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Published Online: 1 February 2017

A Quantitative Three-Dimensional Image Analysis Tool for Maximal Acquisition of Spatial Heterogeneity Data

Publication: Tissue Engineering Part C: Methods
Volume 23, Issue Number 2

Abstract

Three-dimensional (3D) imaging techniques provide spatial insight into environmental and cellular interactions and are implemented in various fields, including tissue engineering, but have been restricted by limited quantification tools that misrepresent or underutilize the cellular phenomena captured. This study develops image postprocessing algorithms pairing complex Euclidean metrics with Monte Carlo simulations to quantitatively assess cell and microenvironment spatial distributions while utilizing, for the first time, the entire 3D image captured. Although current methods only analyze a central fraction of presented confocal microscopy images, the proposed algorithms can utilize 210% more cells to calculate 3D spatial distributions that can span a 23-fold longer distance. These algorithms seek to leverage the high sample cost of 3D tissue imaging techniques by extracting maximal quantitative data throughout the captured image.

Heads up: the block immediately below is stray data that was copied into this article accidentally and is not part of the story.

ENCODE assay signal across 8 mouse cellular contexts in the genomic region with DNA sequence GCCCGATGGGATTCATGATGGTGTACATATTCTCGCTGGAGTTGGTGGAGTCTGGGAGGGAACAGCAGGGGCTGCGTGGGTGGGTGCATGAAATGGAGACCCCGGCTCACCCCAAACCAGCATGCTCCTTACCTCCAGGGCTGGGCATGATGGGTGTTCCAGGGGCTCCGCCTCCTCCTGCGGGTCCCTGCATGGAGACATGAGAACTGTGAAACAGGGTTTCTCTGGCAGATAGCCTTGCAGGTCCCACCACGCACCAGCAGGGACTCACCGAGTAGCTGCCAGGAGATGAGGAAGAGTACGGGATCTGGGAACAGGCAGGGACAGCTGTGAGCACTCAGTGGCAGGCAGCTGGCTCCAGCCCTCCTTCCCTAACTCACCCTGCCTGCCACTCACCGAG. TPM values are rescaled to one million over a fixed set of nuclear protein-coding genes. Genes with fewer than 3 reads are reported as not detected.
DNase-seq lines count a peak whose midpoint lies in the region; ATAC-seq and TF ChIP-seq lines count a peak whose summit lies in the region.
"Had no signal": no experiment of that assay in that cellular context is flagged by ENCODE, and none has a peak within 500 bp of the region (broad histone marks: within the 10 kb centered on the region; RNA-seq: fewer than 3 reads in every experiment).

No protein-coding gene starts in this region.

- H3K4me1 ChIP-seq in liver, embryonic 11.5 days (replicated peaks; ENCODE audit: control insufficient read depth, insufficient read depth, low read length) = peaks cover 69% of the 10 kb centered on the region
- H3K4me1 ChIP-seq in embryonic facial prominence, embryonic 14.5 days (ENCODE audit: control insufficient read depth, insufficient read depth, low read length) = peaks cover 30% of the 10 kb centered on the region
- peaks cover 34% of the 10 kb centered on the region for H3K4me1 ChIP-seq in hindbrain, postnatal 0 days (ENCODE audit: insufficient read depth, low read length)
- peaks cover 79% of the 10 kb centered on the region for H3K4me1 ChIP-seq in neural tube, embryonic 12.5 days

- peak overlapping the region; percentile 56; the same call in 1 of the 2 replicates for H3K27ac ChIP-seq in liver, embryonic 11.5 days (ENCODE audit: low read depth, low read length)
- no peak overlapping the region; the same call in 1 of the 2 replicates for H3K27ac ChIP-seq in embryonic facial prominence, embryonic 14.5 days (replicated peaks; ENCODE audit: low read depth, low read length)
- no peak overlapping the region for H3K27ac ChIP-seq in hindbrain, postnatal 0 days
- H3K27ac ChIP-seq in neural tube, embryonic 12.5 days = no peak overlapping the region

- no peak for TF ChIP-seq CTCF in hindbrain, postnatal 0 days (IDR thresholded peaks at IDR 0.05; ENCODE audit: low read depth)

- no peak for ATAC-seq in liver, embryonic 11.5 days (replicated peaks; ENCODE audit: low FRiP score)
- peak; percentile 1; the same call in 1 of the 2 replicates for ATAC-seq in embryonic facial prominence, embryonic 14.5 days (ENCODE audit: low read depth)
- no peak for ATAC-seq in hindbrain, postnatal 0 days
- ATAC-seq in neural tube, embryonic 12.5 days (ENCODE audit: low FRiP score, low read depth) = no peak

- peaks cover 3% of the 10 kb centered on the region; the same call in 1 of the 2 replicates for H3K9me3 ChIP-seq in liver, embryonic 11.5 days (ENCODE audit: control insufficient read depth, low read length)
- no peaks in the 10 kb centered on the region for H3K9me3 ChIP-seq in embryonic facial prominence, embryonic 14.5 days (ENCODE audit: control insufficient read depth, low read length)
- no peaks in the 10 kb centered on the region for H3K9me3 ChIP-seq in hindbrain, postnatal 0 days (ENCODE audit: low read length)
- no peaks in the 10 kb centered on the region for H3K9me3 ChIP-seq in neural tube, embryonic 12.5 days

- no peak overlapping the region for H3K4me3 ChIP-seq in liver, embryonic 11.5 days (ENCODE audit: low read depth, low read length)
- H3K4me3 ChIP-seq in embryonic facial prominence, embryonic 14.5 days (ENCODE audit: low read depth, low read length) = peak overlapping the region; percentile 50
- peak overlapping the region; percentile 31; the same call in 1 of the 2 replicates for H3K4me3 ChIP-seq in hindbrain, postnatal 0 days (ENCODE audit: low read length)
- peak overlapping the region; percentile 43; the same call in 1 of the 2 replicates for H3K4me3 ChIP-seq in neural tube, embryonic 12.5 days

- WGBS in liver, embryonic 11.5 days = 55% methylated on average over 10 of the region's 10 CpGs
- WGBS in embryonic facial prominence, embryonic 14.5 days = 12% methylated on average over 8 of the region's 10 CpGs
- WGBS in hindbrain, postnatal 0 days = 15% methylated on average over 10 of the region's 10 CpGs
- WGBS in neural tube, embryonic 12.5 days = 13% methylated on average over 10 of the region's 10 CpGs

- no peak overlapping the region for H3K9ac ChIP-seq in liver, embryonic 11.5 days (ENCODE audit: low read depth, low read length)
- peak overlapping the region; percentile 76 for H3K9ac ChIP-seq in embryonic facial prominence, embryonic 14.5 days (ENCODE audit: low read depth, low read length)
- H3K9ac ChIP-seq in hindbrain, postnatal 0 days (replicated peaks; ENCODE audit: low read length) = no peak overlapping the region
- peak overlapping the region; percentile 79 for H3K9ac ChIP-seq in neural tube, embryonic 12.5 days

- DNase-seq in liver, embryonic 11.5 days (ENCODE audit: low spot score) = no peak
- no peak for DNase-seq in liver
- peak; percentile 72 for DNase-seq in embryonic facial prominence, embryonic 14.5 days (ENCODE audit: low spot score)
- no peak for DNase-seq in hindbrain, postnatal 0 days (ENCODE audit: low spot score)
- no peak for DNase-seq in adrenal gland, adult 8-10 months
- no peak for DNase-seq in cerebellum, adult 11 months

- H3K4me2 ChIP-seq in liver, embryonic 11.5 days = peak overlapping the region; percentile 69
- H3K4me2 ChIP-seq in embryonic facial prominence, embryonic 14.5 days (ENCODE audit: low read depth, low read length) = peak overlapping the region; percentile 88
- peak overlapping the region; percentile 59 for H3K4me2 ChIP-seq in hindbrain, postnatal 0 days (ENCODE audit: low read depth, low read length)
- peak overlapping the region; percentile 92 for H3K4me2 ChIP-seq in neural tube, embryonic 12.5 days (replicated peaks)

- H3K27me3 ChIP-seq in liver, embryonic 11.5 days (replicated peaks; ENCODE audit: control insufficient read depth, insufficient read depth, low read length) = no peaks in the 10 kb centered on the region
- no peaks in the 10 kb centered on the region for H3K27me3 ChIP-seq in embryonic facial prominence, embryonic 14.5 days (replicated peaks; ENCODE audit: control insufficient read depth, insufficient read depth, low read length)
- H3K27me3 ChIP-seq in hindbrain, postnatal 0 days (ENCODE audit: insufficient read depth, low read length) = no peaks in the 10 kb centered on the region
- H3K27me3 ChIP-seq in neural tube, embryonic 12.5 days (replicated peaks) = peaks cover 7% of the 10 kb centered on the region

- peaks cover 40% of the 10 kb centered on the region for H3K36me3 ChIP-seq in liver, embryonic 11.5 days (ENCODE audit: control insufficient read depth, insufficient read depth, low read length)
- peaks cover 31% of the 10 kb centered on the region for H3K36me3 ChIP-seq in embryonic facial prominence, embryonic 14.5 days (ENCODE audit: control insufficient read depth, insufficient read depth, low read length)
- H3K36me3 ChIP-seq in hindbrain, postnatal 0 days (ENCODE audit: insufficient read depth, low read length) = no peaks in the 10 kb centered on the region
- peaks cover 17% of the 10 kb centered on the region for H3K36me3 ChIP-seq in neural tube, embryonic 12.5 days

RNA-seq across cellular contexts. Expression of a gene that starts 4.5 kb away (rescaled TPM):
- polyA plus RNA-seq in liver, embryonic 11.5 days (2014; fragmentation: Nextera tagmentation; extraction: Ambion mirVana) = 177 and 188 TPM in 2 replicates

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Information & Authors

Information

Published In

cover image Tissue Engineering Part C: Methods
Tissue Engineering Part C: Methods
Volume 23Issue Number 2February 2017
Pages: 108 - 117
PubMed: 28068883

History

Published in print: February 2017
Published online: 1 February 2017
Published ahead of production: 9 January 2017
Accepted: 9 January 2017
Received: 7 October 2016

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Affiliations

Mark C. Allenby
Biological Systems Engineering Laboratory, Department of Chemical Engineering, Imperial College London, London, United Kingdom.
Ruth Misener
Department of Computing, Imperial College London, London, United Kingdom.
Nicki Panoskaltsis
Biological Systems Engineering Laboratory, Department of Chemical Engineering, Imperial College London, London, United Kingdom.
Department of Hematology, Imperial College London, London, United Kingdom.
Athanasios Mantalaris
Biological Systems Engineering Laboratory, Department of Chemical Engineering, Imperial College London, London, United Kingdom.

Notes

Address correspondence to:Athanasios Mantalaris, PhDBiological Systems Engineering Laboratory, ACEX 511Department of Chemical EngineeringImperial College LondonSouth Kensington CampusLondon SW7 2AZUnited Kingdom
E-mail: [email protected]

Disclosure Statement

No competing financial interests exist.

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